# "in" operator for strings

Magnus Lie Hetland mlh at idi.ntnu.no
Fri Feb 2 14:03:41 CET 2001

```"Alex Martelli" <aleaxit at yahoo.com> wrote in message
news:95birk0r0d at news1.newsguy.com...
> "Magnus Lie Hetland" <mlh at idi.ntnu.no> wrote in message
> news:95beco\$e0u\$1 at tyfon.itea.ntnu.no...
[...]
> Right, and an extension of this is basically what's being
> asked for (though the original poster may not have thought
> of this 'obvious' generalization, specialcasing string would
> surely not be warranted).  Unfortunately, for general cases
> it doesn't scale well -- i.e., now:

Well... Then "in" would test for both membership and
subsequenceness... Quite a strong case of ambiguity if you
ask me. In my opinion a really *bad* idea. (And would it
only allow contiguous subsequences, or any subsequence?
If we ever get built-in sets contiguity would be meningless,
as would it be if we get "in" tests for dictionaries.)

[...]
> and having it return 1 in the second case too would be making
> this 'in' very ambiguous and confusing, alas.

Right.

> Also, of course, this would throw any parallel between
> "x in y" and "for x in y" out of the windows unless the
> latter starts looping on all *subsequences* -- eeep!-)

Actually, that sounds very interesting ;-)

How about having a power-sequence-function (like the standard
power-set function in mathematics)? Then pow(seq) or seq.pow()
would return a (perhaps lazy) sequence containing all
subsequences... And one could have seq.pow(contiguous=1) if
one only wanted contiguous subsequences... Then one would
have:

>>> "Waldo" in "Ralph Waldo Emerson".pow(contiguous=1)
1

An ingenious implementation of the laziness would be needed
I guess... Or maybe not. A simple string-matching algorithm
would be needed for the contiguous case, and a O(n*m)
exhaustive search for the non-contiguous case. (Or perhaps
something better would be possible by putting the elements
in a hash table... O(n+m)? Might have quite some overhead,
perhaps... Oh, well)

>
> > But you can't do what you ask for, just like you can't write
> >
> >   [1, 2] in [1, 2, 3, 4]
>
> Sure you can, it's a well-formed test and returns 0 since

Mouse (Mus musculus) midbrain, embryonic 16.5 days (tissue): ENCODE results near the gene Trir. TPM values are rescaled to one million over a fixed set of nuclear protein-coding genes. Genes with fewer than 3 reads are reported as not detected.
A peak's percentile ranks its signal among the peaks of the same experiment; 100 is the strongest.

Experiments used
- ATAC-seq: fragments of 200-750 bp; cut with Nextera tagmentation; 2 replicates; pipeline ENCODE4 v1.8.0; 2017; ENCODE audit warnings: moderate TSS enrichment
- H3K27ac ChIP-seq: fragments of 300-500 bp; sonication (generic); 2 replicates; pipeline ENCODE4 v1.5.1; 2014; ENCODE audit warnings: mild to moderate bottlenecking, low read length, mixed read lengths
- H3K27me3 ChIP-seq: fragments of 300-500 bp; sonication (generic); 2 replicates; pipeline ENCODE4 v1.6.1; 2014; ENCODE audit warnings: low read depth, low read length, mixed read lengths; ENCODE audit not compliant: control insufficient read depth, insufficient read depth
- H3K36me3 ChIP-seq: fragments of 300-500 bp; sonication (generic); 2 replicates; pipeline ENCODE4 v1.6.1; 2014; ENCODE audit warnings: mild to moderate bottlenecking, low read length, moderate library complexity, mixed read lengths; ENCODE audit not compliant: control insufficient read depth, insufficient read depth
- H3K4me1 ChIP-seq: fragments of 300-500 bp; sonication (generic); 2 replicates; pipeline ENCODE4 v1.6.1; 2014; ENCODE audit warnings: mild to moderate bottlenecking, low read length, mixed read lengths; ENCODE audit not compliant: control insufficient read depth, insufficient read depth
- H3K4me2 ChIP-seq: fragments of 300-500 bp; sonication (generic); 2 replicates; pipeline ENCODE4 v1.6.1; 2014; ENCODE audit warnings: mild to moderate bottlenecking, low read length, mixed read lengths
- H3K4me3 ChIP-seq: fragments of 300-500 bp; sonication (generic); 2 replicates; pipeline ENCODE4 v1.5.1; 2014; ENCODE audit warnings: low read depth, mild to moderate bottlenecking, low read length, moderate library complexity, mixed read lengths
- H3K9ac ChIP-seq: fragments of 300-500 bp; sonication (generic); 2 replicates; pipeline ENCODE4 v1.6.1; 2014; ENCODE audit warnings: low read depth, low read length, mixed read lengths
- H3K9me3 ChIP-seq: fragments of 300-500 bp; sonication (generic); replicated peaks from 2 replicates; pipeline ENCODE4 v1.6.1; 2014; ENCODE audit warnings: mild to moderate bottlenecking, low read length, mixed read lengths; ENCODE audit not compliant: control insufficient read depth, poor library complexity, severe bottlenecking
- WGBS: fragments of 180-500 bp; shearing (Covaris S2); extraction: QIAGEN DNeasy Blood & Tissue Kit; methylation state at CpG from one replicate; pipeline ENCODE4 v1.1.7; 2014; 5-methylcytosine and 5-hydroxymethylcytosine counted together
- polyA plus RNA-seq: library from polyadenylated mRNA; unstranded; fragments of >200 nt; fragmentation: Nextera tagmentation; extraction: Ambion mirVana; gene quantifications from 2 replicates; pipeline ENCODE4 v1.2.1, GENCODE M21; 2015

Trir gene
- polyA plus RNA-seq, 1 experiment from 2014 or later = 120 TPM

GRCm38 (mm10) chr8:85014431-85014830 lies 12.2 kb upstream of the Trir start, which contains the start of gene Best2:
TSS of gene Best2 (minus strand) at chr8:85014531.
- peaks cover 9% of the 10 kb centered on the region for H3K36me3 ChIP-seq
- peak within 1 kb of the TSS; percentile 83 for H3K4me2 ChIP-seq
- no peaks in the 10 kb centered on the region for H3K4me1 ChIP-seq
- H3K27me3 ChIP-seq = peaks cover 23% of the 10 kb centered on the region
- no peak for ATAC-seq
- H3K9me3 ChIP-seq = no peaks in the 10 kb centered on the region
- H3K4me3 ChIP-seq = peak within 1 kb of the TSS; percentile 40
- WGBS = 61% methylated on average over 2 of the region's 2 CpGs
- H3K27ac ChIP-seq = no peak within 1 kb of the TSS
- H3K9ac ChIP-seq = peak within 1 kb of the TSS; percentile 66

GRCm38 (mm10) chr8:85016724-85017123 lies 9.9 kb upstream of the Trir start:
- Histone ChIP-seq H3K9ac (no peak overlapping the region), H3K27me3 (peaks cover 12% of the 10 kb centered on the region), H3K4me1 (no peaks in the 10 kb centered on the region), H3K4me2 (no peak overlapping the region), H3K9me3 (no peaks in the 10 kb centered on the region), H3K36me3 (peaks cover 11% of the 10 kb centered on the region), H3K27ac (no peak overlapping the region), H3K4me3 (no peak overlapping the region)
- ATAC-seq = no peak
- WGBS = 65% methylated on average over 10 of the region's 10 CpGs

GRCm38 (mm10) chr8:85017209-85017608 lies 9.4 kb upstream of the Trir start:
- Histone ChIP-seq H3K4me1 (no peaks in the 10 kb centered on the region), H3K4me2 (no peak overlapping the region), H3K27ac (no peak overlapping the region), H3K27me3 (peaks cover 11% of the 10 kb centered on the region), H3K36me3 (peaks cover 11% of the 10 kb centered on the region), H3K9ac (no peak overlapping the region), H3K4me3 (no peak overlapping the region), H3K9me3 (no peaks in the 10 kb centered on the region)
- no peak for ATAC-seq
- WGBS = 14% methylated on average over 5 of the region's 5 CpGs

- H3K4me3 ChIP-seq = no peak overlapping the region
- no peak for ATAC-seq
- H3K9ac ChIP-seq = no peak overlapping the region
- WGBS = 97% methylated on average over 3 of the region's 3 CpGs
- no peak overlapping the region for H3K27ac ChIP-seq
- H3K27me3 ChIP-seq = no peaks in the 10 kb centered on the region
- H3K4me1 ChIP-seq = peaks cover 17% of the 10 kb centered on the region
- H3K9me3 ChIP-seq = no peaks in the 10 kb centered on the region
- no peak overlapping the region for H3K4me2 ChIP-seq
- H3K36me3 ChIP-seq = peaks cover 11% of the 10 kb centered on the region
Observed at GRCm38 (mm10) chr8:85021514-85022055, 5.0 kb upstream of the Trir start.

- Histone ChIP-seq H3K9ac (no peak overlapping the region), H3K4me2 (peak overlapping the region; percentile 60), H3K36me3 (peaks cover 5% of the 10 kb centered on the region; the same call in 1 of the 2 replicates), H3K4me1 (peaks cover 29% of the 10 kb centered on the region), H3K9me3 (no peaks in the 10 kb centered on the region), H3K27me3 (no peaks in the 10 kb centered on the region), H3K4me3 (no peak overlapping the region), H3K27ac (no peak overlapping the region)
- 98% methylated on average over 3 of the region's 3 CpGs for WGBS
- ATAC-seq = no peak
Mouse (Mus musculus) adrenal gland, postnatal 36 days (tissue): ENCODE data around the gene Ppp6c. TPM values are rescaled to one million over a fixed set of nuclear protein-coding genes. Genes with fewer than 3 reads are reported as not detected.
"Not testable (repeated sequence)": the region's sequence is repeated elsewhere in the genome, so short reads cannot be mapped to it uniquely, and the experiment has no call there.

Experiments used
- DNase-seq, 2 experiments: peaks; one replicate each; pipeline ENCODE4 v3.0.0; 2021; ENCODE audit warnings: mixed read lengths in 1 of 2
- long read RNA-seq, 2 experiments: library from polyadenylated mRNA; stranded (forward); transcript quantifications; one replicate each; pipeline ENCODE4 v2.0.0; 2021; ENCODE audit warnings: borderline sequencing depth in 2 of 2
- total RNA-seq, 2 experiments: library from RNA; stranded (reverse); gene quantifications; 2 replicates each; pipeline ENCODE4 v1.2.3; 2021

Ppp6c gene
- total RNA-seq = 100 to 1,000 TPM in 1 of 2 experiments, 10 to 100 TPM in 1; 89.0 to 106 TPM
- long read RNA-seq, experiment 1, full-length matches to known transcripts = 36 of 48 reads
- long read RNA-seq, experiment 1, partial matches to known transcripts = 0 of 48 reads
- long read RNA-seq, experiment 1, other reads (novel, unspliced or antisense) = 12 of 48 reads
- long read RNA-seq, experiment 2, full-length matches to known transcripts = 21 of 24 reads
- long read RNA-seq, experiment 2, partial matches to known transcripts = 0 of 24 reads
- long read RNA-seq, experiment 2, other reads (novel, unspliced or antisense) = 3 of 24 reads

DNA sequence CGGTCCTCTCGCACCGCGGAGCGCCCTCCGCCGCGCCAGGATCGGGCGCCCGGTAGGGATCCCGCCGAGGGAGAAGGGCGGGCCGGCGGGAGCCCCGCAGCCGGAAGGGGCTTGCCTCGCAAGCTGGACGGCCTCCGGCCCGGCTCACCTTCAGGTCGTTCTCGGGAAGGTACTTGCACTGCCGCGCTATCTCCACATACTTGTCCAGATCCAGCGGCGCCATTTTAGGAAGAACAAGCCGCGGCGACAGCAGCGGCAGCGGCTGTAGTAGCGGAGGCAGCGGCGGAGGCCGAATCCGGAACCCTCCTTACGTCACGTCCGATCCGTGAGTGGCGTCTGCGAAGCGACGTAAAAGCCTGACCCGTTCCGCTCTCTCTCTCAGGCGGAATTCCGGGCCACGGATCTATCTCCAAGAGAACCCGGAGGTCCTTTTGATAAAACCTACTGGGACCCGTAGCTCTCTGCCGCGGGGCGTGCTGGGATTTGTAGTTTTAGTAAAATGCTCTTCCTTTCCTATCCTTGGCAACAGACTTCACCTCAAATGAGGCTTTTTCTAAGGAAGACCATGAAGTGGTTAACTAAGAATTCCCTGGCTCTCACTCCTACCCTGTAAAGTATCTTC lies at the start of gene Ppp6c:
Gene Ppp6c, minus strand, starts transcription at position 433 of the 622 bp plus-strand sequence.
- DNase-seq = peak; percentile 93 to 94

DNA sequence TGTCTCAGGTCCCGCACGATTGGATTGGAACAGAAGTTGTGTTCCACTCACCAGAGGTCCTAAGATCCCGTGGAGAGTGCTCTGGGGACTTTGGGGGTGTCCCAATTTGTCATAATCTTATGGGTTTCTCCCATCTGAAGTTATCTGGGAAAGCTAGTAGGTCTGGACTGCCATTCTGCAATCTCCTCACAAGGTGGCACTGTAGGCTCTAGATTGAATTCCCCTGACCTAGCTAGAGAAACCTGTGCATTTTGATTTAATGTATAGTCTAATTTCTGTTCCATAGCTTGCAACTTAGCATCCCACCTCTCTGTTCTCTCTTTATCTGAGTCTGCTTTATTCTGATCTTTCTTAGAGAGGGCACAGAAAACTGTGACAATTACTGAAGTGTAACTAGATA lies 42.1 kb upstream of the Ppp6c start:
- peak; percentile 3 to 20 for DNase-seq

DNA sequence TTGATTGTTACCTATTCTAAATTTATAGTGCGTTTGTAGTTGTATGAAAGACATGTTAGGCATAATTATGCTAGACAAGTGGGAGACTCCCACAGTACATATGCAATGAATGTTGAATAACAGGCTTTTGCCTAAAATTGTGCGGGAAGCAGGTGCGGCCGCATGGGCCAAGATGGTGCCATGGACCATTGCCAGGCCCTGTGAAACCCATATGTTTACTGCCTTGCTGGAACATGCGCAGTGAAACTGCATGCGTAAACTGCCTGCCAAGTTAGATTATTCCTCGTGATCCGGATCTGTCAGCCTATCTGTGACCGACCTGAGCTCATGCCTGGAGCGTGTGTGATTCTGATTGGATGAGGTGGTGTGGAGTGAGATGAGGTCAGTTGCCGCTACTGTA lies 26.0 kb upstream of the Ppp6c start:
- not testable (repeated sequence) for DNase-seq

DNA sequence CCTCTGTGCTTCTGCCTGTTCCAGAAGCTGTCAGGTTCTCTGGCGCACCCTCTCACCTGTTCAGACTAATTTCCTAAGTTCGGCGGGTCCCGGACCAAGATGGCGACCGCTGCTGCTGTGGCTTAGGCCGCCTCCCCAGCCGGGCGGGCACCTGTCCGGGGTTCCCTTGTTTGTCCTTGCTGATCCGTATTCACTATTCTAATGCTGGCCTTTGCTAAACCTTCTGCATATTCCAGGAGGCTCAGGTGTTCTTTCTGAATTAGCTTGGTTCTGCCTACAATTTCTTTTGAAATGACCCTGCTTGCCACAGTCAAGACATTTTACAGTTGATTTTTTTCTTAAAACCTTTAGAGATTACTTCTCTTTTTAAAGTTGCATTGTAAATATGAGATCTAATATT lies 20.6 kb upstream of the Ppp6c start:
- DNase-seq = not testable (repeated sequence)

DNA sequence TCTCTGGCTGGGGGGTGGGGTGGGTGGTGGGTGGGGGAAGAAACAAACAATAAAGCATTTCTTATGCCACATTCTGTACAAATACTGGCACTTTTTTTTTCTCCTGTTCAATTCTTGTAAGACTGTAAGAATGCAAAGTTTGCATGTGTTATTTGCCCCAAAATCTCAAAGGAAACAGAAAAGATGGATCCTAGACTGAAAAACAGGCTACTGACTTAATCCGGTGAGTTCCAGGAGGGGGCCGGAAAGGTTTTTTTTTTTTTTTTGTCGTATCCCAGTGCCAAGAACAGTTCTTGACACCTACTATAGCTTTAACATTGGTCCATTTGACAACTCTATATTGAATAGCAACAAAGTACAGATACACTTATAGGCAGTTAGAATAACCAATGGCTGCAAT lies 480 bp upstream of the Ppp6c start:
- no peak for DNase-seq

> [1,2] is not an item in the right-hand operand sequence.

Right. That's essentially what I meant. You can't write the
above to find out whether [1, 2] is a subsequence of
[1, 2, 3, 4].

> > Probably a better idea.
>
> Only if you're looking for words, not for any substring,
> which is at least as frequent.

You are right. But it's a better idea than doing something
that doesn't work, at least <0.8 wink>

> >    "Waldo" in split("Ralph Waldo Emerson")
> >
> > It might be old-fashioned, but... So what :-)
>
> So it doesn't work unless you "from string import *" (horrid
> idea), "from string import split" (doubtful), or rewrite it
> using an explicit string.split (probably best,

Why? This would in my opinion clearly depend on the size of
the script... If you don't expect another split function to
appear, I think it's quite OK to use

from string import split

I mean -- I'm not against string methods. They're nice. I
just get a bit woozy seeing them called on literals. It
just gives me flashes of weird stuff like

1.plus(2)

And... In my mind methods seem to be for modifying an
objects state first of all. Oh, well. Here we go -- another
pointless discussion. Sorry :)

> For general substring-matching, a class wrapper is not

[...]
> this only works for strings, as written, AND only to
> enable such idioms as
>
>     if 'ald' in subsOf("Waldo"):
>         print 'yep!'

see. <wink>

This is the same as my power-sequence idea I guess.

> Alex

--

Magnus Lie Hetland      (magnus at hetland dot org)

"Reality is what refuses to disappear when you stop
believing in it"                 -- Philip K. Dick

```